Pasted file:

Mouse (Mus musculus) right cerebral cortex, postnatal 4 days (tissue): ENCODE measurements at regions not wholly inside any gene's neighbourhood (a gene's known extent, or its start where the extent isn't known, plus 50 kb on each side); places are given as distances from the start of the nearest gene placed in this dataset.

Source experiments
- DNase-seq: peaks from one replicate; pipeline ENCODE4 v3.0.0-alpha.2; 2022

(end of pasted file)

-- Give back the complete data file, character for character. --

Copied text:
Mouse (Mus musculus) right cerebral cortex, postnatal 4 days (tissue): ENCODE measurements at regions not wholly inside any gene's neighbourhood (a gene's known extent, or its start where the extent isn't known, plus 50 kb on each side); places are given as distances from the start of the nearest gene placed in this dataset.

Source experiments
- DNase-seq: peaks from one replicate; pipeline ENCODE4 v3.0.0-alpha.2; 2022